Bertrand received his B.S. in Chemical Engineering from Ohio University in Athens, Ohio in 2018. He spent three years working in the Center for Electrochemical Engineering Research (CEER) under the direction of Dr. Gerardine Botte and studied a variety of electrochemical wastewater treatment methods including ammonia and urea electrolysis. In addition to his work at CEER, he spent a year working under Dr. Travis White evaluating homogeneous rhenium electrocatalysts for CO2 reduction. Following graduation, Bertrand worked as a DOE SULI intern at Idaho National Laboratory, studying the electrochemical recovery of metals from electronics under Dr. Tedd Lister and Dr. Luis Diaz. In the Brushett group, Bertrand will be pursuing research in nonaqueous active materials and membranes for redox flow batteries. He is supported by a National Science Foundation Graduate Research Fellowship.

Michael Orella

Graduate Student, ChemE
morella@mit.edu
CVLinkedIn
Michael received his B.ChE. in Chemical Engineering from the University of Delaware in 2014. As an undergraduate, he researched in the lab of Professor Dion Vlachos as a part of the Catalysis Center for Energy Innovation, one of the DOE Energy Frontier Research Centers. The topic of his honors senior thesis was the characterization of humins, unknown side products formed in the conversion of simple sugars derived from cellulose to 5-hydroxymethylfurfural. In addition to his work with the Vlachos group, Michael led the final trip to Cameroon for the University of Delaware chapter of Engineers Without Borders to aid in providing communities access to potable water sources.  As a co-advised student with the Brushett and Román groups at MIT, Michael’s research interests lie in electrocatalytic systems that can be used for upgrading of lignocellulosic biomass.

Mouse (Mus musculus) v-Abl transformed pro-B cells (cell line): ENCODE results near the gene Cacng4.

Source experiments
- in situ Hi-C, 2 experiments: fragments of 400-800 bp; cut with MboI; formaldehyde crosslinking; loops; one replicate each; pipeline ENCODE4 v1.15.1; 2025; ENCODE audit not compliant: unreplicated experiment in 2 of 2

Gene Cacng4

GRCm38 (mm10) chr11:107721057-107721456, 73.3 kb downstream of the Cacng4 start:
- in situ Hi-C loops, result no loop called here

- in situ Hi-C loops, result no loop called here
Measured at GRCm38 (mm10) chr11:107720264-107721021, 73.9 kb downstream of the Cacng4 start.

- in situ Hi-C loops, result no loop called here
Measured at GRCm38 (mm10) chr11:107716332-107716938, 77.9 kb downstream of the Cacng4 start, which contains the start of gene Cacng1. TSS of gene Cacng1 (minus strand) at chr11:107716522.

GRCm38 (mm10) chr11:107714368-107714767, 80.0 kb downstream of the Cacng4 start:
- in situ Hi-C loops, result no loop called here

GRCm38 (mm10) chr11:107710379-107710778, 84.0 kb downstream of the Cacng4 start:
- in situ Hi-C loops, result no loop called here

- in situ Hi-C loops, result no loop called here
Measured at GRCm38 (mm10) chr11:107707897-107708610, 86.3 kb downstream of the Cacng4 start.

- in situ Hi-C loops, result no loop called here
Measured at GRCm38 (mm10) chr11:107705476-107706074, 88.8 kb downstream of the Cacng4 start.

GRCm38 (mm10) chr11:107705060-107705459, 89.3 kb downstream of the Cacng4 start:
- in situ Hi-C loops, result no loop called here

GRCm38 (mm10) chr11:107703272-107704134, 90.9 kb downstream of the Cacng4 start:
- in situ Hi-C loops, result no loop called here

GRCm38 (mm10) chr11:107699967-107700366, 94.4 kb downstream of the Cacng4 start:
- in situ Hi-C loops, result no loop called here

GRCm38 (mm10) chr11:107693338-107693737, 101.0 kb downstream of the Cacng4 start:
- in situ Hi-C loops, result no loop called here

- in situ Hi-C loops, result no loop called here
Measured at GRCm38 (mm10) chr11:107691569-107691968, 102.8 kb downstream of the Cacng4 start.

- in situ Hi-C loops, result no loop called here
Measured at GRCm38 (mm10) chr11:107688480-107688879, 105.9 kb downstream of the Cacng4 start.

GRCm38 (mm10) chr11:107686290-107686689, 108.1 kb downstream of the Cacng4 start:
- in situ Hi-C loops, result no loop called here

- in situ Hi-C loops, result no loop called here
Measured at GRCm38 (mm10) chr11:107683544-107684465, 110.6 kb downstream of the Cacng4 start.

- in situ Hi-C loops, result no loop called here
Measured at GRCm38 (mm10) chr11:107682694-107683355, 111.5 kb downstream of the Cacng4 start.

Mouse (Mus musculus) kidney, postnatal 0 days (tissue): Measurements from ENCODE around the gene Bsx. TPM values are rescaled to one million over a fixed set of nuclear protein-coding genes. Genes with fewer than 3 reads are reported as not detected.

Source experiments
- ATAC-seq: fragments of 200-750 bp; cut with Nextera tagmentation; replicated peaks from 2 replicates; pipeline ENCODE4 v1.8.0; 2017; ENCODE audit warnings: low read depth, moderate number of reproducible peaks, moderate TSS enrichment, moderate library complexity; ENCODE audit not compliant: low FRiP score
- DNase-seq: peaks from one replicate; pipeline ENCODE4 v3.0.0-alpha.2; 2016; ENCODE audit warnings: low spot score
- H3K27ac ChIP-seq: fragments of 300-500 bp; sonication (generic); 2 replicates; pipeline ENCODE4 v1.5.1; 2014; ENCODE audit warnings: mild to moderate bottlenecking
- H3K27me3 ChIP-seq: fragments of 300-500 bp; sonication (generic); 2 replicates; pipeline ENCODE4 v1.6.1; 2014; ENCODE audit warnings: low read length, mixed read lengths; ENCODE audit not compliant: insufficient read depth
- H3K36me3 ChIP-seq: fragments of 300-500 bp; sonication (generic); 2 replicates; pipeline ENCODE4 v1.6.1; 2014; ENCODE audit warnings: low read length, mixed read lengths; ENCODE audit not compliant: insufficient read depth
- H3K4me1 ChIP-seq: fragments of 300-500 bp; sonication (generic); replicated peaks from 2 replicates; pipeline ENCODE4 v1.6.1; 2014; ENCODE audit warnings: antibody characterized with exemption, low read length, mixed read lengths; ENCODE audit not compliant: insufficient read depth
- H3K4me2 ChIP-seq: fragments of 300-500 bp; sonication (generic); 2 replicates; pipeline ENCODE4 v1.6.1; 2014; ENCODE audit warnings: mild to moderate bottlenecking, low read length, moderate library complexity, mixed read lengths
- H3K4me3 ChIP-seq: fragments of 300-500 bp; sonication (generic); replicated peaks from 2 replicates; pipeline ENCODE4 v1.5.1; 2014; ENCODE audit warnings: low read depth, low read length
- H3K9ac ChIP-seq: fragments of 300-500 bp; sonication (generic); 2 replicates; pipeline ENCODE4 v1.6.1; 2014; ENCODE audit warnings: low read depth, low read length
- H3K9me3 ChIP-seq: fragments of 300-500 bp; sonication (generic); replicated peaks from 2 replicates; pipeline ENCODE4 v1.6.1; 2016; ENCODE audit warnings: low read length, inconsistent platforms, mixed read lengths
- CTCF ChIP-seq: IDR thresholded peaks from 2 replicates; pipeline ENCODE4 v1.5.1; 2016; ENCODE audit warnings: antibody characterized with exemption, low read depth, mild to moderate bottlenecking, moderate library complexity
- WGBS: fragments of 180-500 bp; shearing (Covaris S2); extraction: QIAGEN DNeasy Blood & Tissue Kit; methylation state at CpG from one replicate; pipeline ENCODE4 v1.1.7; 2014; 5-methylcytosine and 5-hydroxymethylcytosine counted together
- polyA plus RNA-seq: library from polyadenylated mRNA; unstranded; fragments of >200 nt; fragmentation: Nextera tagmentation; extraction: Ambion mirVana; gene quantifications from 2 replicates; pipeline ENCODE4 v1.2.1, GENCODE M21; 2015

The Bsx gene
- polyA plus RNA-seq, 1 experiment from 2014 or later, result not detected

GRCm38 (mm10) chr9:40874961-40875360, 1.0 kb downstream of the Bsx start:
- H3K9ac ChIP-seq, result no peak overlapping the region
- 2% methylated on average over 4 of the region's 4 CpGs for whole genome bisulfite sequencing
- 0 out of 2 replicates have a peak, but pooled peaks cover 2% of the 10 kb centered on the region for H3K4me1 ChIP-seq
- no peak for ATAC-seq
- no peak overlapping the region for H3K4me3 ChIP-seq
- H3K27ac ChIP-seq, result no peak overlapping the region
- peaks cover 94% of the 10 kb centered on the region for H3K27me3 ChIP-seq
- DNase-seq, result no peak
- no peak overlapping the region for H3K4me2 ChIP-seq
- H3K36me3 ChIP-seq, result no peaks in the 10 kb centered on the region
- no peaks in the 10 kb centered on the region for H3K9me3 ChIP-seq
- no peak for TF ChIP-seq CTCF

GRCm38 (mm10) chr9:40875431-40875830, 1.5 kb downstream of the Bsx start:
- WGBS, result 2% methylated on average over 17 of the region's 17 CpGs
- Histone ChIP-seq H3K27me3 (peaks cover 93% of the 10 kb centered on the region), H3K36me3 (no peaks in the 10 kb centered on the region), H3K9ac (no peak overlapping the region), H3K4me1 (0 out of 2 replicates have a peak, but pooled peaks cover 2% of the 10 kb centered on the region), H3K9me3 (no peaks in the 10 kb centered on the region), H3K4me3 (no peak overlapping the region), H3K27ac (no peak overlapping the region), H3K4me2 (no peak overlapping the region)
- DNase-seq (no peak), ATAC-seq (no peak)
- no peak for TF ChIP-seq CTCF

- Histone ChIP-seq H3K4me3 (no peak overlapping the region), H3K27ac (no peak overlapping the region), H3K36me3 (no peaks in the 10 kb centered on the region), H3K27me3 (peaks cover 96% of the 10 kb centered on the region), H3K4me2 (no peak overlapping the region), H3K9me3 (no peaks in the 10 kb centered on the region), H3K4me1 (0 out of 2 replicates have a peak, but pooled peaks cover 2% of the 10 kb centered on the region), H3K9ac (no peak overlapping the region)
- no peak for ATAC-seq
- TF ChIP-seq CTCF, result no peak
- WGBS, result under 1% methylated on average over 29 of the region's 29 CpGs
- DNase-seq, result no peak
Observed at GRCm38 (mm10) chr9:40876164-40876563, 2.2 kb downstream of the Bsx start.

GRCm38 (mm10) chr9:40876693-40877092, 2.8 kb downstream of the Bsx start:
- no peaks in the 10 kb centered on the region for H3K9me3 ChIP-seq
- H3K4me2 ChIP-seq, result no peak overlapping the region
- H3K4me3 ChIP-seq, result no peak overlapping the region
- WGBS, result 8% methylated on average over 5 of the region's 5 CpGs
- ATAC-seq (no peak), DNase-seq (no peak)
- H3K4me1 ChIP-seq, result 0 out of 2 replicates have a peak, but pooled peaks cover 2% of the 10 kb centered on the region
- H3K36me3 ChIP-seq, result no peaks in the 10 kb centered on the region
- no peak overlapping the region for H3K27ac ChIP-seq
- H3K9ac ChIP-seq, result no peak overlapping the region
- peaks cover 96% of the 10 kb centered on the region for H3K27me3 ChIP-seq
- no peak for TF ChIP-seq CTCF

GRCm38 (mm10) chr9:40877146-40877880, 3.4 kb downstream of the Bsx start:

Kara Rodby

Graduate Student, ChemE
krodby@mit.edu

 

Kara received her B.S. in Environmental Engineering from Northwestern University in 2017. Kara’s undergraduate thesis at Northwestern focused on microbial uptake of mercury in aquatic systems. Her hobbies include fitness, running, and reality TV. Her research focus includes the study of financially attractive redox chemistries for application to flow and semi-flow energy storage systems and their economic assessment.

Kevin M. Tenny

Graduate Student, ChemE
kmtenny@mit.edu
LinkedIn

 

Kevin received his B.S. in chemical engineering from the University of Kansas in 2017. As an undergraduate, he worked in the fields of biochemistry, tissue engineering, materials science, and electrochemistry. He enjoys reading, playing piano, and the outdoors. Kevin is co-advised by Professor Yet-Ming Chiang (DMSE) and is working on improving sulfur-iodide flow battery performance. He is supported by a National Science Foundation Graduate Research Fellowship.

Charles Tai-Chieh Wan

Graduate Student, ChemE
ctwan@mit.edu
LinkedIn

 

Charles received his B.S. in Chemical Engineering from Cornell University (2017).  His research in Prof. Lynden Archer’s group at Cornell focused on stabilizing the interphases of the lithium-oxygen battery for enhanced cycling and capacity. In addition to his work in the Archer group, he interned at ExxonMobil’s Research and Engineering Company in the Catalyst Technology Division, studying the role of catalyst extrudate geometry on performance.  He has also conducted research in Prof. McCloskey’s lab as a summer 2015 U.C. Berkeley Amgen Scholar, investigating the impact of lithium nitrate in N,N-dimethylacetamide as an electrolyte in lithium-oxygen batteries. Co-advised by Prof. Brushett and Prof. Yet-Ming Chiang, Charles is currently pursuing a long-duration sulfur-iodine redox flow battery as a platform for integrating renewable energy sources. He is supported by a National Science Foundation Graduate Research Fellowship.